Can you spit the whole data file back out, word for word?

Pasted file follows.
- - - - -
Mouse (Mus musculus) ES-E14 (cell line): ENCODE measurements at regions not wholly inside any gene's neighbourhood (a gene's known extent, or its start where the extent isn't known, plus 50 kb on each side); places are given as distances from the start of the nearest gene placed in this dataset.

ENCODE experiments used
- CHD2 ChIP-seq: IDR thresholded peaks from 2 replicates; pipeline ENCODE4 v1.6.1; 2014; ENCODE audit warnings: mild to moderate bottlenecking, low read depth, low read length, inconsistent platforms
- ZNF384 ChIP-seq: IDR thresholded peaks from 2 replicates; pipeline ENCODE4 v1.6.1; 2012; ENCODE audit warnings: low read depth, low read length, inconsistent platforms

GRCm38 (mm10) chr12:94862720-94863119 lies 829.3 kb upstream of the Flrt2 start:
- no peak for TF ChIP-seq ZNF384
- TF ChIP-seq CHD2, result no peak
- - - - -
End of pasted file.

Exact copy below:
Mouse (Mus musculus) ES-E14 (cell line): ENCODE measurements at regions not wholly inside any gene's neighbourhood (a gene's known extent, or its start where the extent isn't known, plus 50 kb on each side); places are given as distances from the start of the nearest gene placed in this dataset.

ENCODE experiments used
- CHD2 ChIP-seq: IDR thresholded peaks from 2 replicates; pipeline ENCODE4 v1.6.1; 2014; ENCODE audit warnings: mild to moderate bottlenecking, low read depth, low read length, inconsistent platforms
- ZNF384 ChIP-seq: IDR thresholded peaks from 2 replicates; pipeline ENCODE4 v1.6.1; 2012; ENCODE audit warnings: low read depth, low read length, inconsistent platforms

GRCm38 (mm10) chr12:94862720-94863119 lies 829.3 kb upstream of the Flrt2 start:
- no peak for TF ChIP-seq ZNF384
- TF ChIP-seq CHD2, result no peak